Image result for avengers age of ultronAvengers: Age of Ultron is a good example of how this is done. Don't get me wrong, there is still plenty of action in this movie, but there are also many emotional beats embedded inside the the action to slow down or speed up the pace of the movie. The humor beats were perfectly timed, and the romantic plot line added a different dimension as did another plot line where our heartstrings were strummed in another way. All in all, Avengers: Age of Ultron was everything I was hoping for. (Though, I will say there were parts when I realized the Avengers were just fighting a mechanical version of Raymond Reddington from the Blacklist TV show! LOL! But then again, I love the Blacklist, so I didn't mind it too much.)

Now I realize that everyone is different in their tastes and in what they consider an emotional beat. Emotions are very subjective, that's why there are so many different genres to choose from so people can pick the emotions they like best. But even then, the best stories are those that have many different emotions present allowing for a wider audience, and a happier one.

(There! So now you can go see the new Avengers movie and say it's for research! Your welcome!)

Monday, May 11, 2015

A question that might change the rest of your day.

Lately, a lot of things have been happening that have made me realize how fragile life really is:

1. I spent some time with some amazing homeless women.
2. A neighbor down the street committed suicide.
3. A dear brother in our ward passed away from cancer, leaving behind a wife and teenage children.

Whenever I see people suffering, I can't help but think, That could be me.

What I didn't have extended family, if I didn't have the church, if I didn't have my husband? Could I be homeless like those brave women?

What if someone I love and care about took their own life? Could my life be torn apart by the grief and guilt?

What if 10 years down the road my husband gets cancer and passes away? Could I be the heartbroken widow with four kids?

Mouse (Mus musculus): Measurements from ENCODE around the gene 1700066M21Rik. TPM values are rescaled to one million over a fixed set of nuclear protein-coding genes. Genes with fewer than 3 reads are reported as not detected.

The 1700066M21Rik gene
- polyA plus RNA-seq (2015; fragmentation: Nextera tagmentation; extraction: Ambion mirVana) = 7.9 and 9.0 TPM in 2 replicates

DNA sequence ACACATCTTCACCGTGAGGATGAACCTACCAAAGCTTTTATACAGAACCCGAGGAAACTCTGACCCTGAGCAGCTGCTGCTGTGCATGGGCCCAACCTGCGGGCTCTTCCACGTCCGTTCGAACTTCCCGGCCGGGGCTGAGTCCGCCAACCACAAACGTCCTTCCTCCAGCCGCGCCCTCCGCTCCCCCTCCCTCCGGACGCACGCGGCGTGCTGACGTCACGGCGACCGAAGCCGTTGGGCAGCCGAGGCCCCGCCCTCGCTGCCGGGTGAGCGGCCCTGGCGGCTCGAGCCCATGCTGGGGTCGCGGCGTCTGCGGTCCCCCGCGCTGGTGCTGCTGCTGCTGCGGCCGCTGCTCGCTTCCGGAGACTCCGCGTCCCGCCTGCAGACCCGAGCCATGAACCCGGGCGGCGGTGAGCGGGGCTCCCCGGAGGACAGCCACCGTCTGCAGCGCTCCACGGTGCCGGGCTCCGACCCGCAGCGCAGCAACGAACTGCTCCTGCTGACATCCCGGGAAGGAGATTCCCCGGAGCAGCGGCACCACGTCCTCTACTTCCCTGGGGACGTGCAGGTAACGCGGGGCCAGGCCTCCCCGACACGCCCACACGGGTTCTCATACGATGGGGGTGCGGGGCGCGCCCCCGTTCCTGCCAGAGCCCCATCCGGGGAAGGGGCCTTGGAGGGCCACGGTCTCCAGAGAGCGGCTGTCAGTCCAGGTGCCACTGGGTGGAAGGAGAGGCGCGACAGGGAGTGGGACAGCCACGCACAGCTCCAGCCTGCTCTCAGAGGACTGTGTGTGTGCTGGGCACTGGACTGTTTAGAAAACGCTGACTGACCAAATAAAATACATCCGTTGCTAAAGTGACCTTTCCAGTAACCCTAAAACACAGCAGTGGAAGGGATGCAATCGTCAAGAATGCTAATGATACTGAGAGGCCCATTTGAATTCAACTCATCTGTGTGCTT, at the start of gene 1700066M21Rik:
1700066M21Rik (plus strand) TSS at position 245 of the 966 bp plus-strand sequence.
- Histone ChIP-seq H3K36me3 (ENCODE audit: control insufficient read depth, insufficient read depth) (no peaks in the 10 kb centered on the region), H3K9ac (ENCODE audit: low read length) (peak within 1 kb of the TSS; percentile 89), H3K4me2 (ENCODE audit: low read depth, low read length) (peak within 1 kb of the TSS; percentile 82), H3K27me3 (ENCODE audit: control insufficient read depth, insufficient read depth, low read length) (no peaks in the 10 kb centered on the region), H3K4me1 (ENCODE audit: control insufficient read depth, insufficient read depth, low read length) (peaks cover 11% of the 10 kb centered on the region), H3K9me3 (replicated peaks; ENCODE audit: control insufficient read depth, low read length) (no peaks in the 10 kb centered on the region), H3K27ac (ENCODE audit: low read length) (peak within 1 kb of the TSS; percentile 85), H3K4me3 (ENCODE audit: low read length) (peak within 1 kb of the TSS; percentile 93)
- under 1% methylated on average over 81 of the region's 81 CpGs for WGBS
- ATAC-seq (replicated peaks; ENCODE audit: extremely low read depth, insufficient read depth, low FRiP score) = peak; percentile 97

Thinking about these things has certainly made me grateful for the tender blessings in my life, and also very mindful of how fragile they are. This quotation came to mind:

The first time I saw this was probably at least a year ago, but it is something that has stuck with me. Yet it was never really troubling to me because my prayers are full of gratitude. I try to always tell God how thankful I am for what He's given me. But then I wondered- do I try to always show God how thankful I am for what He's given me?

Part of what sparked that question was this post by Jason F. Wright about Mothers Day. He said, "What good is it to spend $20 billion on Mother's Day and drop our dirty clothes on the floor Monday morning?" His point was that gratitude is about more than just flowery words- it's about action. 

So my question is this: 

What if you woke up tomorrow with 
only the things you had shown God
 that you cherish today? 

Would it be obvious to someone looking in on your life from the outside that you cherish your children? Or would they assume that what you truly cherish is your smartphone?

Would it be obvious that you cherish your husband? Or does it seem to matter more that he left his dirty socks on the floor again?

What about the gospel? Would it be clear that your testimony of the gospel is something you can't live without? Does it receive enough of your attention that it's apparent it's one of your cherished possessions?

And because we're writers- what about your writing talent? Could someone peek into your life and see how you cherish that talent by the way you use it?

Being grateful is about so much more than the words "I thank thee." It's about what we cherish, what we treasure: "For where your treasure is, there will your heart be also." (Matthew 6:21)

Today in our Relief Society lesson, I read what President Kimball said about the scriptures: "The Lord is not trifling with us when he gives us these things, for 'unto whomsoever much is given, of him shall much be required.' (Luke 12:48) Access to these things means responsibility for them." 

This is true of the scriptures and of every other good thing in our lives:

The Lord is not trifling with us when He gives us our families- access to our family means responsibility for them. 

The Lord is not trifling with us when He gives us our talents- access to our talents means responsibility for them. 

So today, I would ask you to take a close look at your life, at the way you spend your time- are you doing more than just telling God thank you? Are you showing Him with your actions that you cherish these gifts?

Granted, our lives are full of blessings, and there aren't enough hours in the day to cherish every single one the way that we would want to in order to show our gratitude, but still- 

What if you woke up tomorrow with 
only the things you had shown God 
that you cherish today?

Just something to think about.